Like human commuters, this city's stray dogs can often be spotted traveling on the subway, waiting patiently for a train to pull in and its doors to slide open.
In Soviet times, dogs were barred from Moscow's metro. Today, however, they are so common there -- curling up on empty seats, nuzzling their neighbors, lounging in stations -- that there is even a Web site devoted to them: www.metrodog.ru.
A tiny group of zoologists study Moscow's stray dogs and how they're adapting to a rapidly changing city. Among them is Alexei Vereshchagin. He set out to study wolves -- "such a romantic creature," he says -- but as science funding crumbled with the Soviet government, he couldn't.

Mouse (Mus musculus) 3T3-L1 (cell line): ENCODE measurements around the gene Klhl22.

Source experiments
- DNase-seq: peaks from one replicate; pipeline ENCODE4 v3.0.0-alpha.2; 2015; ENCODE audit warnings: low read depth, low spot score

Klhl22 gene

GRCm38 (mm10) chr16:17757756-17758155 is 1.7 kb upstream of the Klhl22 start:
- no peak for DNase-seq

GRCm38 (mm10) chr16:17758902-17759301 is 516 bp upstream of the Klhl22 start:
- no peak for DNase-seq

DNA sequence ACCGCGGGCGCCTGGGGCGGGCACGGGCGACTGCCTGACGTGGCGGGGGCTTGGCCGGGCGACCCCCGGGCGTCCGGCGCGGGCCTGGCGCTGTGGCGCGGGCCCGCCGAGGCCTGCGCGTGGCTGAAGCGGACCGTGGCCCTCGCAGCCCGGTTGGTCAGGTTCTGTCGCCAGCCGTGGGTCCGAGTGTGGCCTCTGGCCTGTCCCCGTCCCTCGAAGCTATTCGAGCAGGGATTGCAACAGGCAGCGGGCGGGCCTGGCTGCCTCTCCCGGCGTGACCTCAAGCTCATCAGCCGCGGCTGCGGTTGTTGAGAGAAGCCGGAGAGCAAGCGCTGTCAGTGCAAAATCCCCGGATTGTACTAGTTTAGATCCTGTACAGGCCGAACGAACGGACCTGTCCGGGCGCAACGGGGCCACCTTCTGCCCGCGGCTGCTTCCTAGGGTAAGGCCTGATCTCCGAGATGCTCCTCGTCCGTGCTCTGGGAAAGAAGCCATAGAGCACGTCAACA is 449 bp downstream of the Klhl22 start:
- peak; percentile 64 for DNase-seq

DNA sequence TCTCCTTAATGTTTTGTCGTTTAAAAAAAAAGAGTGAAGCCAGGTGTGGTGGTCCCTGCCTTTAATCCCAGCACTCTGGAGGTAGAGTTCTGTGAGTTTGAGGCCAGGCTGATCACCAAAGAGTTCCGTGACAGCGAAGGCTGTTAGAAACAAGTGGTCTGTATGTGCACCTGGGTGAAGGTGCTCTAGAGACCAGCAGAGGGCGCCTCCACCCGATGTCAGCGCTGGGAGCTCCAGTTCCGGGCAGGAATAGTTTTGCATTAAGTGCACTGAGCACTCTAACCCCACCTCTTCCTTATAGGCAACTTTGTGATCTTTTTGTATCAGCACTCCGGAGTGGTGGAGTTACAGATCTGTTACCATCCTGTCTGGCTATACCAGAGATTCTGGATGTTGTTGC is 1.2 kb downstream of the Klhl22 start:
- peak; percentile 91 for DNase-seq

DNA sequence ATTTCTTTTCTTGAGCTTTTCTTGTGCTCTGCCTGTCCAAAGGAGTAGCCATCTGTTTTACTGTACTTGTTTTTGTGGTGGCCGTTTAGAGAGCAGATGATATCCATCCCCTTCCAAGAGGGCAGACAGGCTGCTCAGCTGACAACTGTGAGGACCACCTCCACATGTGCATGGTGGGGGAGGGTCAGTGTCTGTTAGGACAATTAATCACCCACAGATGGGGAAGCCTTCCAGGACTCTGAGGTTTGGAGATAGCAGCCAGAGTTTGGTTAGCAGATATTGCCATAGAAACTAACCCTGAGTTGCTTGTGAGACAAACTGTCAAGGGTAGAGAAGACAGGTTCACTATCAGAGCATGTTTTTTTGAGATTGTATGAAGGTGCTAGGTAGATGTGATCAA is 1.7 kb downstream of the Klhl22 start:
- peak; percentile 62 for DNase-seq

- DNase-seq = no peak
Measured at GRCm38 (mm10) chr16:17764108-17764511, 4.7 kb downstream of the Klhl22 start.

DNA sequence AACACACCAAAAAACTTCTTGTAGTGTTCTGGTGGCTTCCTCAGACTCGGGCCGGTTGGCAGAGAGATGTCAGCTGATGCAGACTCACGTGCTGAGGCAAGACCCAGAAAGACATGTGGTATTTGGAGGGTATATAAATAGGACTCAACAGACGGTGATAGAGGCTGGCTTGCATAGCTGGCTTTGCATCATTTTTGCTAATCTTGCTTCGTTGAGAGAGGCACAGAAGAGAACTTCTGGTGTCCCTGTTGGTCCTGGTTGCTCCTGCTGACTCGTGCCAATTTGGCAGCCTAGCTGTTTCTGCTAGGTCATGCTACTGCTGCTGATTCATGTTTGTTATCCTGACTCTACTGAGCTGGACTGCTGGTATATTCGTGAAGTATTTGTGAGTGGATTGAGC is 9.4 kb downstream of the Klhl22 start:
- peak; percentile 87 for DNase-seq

So the 31-year-old, rust-bearded Mr. Vereshchagin started studying strays instead, and loved it. "The behavior of stray dogs is like theater," he says.
As the number of cars in Moscow has exploded, and their speed increased from the days of Soviet clunkers, strays have learned to cross the street with pedestrians. They can also be seen occasionally waiting for a green light. (Dogs are colorblind, so researchers theorize they recognize the shape or position of the walking-man signal.)
ostatak teksta Marka Schoofsa iz Wall Street Journala